John Quarterman

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John Quarterman (2006)

John S. Quarterman (born April 27, 1954) is an American author and longtime Internet participant. He wrote one of the classic books about networking prior to the commercialization of the Internet. He has also written about risk management.


Quarterman grew up in the Bemiss community, near Valdosta, Georgia, US.

He first used the ARPANET in 1974 while attending Harvard, and worked on UNIX ARPANET software at BBN (the original prime contractor on the ARPANET) from 1977 to 1981. He was twice elected to the Board of Directors of the USENIX Association, a professional association related to the UNIX operating system. While on that board, he was instrumental in its vote in 1987 to approve the first funding received by UUNET, which, along with PSINet, became one of the first two commercial Internet Service Providers (ISPs).

He co-founded the first[citation needed] Internet consulting firm in Texas (TIC) in 1986, and co-founded one of the first ISPs in Austin (Zilker Internet Park, since sold to Jump Point). He was a founder of TISPA, the Texas ISP Association.

He was a founder and Chief Technology Officer of Matrix NetSystems Inc., established as Matrix Information and Directory Services (MIDS) in 1990. At Matrix, Quarterman published the first maps of the whole Internet; conducted the first Internet Demographic Survey and started the first continuing series of performance data about the entire Internet in 1993, on the web since 1995 in the Internet Weather Report, and also visible as Internet Average, plus comparisons of ISPs visible as ISP Ratings. Matrix NetSystems, which had also been known as Matrix.Net, Inc., merged with Alignment Software, Inc. in April, 2003, briefly becoming Xaffire Inc., before Keynote Systems, Inc. acquired Xaffire's Austin operations in December 2003,[1] and private equity firm Thoma Bravo merged Keynote, which it had acquired in 2013,[2] into Dynatrace.[3]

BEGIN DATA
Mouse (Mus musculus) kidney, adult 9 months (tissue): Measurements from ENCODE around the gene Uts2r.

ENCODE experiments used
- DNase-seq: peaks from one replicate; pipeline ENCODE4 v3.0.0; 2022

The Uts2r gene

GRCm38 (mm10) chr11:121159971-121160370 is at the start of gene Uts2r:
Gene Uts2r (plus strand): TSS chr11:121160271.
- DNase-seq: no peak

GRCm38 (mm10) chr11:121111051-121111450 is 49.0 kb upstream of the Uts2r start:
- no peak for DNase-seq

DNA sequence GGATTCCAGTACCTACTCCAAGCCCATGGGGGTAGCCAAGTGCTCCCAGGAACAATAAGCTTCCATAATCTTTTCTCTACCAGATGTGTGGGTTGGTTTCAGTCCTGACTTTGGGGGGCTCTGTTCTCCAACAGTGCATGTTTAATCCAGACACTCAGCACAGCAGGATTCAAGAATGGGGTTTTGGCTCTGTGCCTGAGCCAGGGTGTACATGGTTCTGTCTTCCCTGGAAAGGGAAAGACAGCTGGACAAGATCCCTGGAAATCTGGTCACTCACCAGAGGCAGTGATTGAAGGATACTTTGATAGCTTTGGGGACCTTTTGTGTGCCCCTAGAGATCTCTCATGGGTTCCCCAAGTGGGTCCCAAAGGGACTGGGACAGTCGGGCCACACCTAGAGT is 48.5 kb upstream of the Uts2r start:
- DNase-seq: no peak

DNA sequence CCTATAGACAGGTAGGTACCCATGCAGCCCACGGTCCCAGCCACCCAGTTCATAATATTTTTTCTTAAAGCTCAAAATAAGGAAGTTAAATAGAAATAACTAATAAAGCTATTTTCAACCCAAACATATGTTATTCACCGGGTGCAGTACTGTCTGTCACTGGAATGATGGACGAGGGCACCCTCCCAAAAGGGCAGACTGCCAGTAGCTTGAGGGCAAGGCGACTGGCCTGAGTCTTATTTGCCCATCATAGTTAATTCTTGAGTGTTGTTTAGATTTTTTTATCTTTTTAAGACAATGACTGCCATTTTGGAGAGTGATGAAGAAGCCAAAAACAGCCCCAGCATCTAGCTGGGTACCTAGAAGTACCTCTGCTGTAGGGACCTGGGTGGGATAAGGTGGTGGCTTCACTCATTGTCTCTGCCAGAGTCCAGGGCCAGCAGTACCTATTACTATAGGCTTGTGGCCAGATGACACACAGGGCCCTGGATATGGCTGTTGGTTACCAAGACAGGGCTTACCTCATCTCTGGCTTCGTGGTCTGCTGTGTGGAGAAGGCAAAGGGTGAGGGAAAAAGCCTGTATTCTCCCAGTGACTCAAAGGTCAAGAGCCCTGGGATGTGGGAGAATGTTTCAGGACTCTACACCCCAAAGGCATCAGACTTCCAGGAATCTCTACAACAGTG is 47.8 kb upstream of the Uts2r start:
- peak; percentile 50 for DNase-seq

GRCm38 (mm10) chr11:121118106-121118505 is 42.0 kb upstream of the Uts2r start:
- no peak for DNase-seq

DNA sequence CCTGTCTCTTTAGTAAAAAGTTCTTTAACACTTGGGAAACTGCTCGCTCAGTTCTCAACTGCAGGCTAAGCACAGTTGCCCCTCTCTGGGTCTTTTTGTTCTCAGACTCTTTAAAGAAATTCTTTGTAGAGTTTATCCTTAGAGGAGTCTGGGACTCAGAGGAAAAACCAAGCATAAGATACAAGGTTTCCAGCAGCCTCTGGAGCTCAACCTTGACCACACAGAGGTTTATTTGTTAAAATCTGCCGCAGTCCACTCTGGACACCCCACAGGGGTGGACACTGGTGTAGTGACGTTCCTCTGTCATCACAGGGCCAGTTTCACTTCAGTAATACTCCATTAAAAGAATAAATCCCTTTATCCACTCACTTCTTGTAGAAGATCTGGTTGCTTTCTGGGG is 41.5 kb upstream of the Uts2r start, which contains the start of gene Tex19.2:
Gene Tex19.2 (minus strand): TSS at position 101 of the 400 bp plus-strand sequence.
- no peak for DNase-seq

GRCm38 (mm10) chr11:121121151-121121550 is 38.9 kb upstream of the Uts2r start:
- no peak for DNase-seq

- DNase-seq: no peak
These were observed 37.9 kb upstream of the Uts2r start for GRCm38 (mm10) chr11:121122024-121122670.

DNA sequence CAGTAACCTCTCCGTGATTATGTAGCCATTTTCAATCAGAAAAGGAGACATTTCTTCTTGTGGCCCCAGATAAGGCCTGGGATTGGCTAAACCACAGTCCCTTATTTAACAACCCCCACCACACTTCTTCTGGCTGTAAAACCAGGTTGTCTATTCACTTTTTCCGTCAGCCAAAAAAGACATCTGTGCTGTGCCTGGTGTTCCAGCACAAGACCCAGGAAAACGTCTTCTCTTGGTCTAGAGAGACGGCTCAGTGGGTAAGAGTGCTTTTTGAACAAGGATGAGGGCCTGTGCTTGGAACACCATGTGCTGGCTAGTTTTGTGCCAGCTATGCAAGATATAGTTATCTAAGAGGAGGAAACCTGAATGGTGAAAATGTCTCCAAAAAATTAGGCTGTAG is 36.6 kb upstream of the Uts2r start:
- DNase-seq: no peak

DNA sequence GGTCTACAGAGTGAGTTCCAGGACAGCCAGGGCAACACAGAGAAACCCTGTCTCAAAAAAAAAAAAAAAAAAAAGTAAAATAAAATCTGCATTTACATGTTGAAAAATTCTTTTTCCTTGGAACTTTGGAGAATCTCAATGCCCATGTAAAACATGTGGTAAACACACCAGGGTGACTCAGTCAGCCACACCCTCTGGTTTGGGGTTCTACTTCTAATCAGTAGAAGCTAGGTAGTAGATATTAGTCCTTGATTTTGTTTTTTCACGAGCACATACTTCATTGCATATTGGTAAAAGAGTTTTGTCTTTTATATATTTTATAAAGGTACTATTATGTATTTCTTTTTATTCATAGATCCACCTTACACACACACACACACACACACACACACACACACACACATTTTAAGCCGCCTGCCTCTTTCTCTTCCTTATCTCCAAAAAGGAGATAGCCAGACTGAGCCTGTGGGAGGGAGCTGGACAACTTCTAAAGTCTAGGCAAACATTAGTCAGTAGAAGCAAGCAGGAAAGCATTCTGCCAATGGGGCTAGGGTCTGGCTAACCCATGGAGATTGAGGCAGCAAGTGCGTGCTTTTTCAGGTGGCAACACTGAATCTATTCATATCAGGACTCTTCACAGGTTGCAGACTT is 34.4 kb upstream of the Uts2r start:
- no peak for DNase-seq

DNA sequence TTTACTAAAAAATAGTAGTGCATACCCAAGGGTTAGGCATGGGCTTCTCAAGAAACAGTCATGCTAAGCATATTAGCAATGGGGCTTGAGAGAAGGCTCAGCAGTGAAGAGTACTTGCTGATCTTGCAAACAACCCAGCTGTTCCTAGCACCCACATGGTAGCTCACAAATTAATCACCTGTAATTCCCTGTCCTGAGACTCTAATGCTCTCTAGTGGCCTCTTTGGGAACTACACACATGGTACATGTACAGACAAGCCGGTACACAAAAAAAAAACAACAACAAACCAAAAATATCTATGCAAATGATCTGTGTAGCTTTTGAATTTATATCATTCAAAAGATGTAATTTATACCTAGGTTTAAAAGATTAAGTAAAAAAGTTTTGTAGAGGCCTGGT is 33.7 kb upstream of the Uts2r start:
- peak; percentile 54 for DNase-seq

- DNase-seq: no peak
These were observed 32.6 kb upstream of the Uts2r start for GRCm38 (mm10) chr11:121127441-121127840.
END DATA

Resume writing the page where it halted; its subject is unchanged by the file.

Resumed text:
Inter@ctive Week listed John Quarterman as one of the 25 Unsung Heroes of the Internet in 1998, saying ..."As president of [MIDS], Quarterman, 43, is to Net demographics what The Gallup Organization is to opinion polls."[4] Internet World interviewed Quarterman at length with a full-page picture in its June 1996 issue, as Surveyors of Cyberspace.

On September 21, 2006, Quarterman served as a panelist with Hank Hultquist and Michele Chaboudy at a joint meeting of the IEEE Central Texas Section and Communications and Signal Processing Chapters titled "Network Neutrality: Altruism or Capitalism" at St. Edward's University in Austin, Texas. He also organized a November 2, 2006, panel on Net Neutrality for EFF-Austin, featuring Quarterman and Hank Hultquist, Michael Hathaway, and Austin Bay.

Major works[edit]

  • The Design and Implementation of the 4.3BSD UNIX Operating System, Addison-Wesley, January 1989, ISBN 0-201-06196-1, Co-author with Samuel J. Leffler, Marshall K. McKusick, Michael J. Karels (describing a system which has been very influential on the TCP/IP protocols).
  • The Matrix: Computer Networks and Conferencing Systems Worldwide, Digital Press, 1990, ISBN 1-55558-033-5 (a comprehensive book on the history, technology, and people of computer networks worldwide).
  • Practical internetworking with TCP/IP and UNIX, Addison-Wesley, September 1993, ISBN 0-201-58629-0, Co-author with Smoot Carl-Mitchell.
  • The Design and Implementation of the 4.4BSD Operating System, Addison-Wesley, April 1996, ISBN 0-201-54979-4, Co-author with Marshall K. McKusick, Keith Bostic, Michael J. Karels.
  • Risk Management Solutions for Sarbanes-Oxley Section 404 IT Compliance, Wiley, 2006, ISBN 0-7645-9839-2.


  • At RIPE-58[5] it was revealed by Daniel Karrenberg that John Quarterman originally came up with the acronym RIPE after seeing a slide made by Karrenberg that said: Réseaux IP Européens at a meeting in Brussels, 1989.[6]


  1. ^ Harker, Ken. "Resume". Retrieved 17 February 2022.
  2. ^ "Keynote Completes Sale to Thoma Bravo – Becoming a Privately-Held Company". Businesswire. Retrieved 17 February 2022.
  3. ^ "Dynatrace Acquires Keynote Systems". Mergr. Retrieved 17 February 2022.
  4. ^ "25 Unsung Heroes Of The Net". Inter@ctive Week, March 30, 1998. "25 Unsung Heroes of the Net". ZDNet. Archived from the original on May 22, 2001. Retrieved 2013-10-02.{{cite web}}: CS1 maint: bot: original URL status unknown (link)
  5. ^ RIPE-58
  6. ^ Karrenberg, Daniel (2009-05-07). "How the Name RIPE Came About" (PDF). Retrieved 2017-07-09.

External links[edit]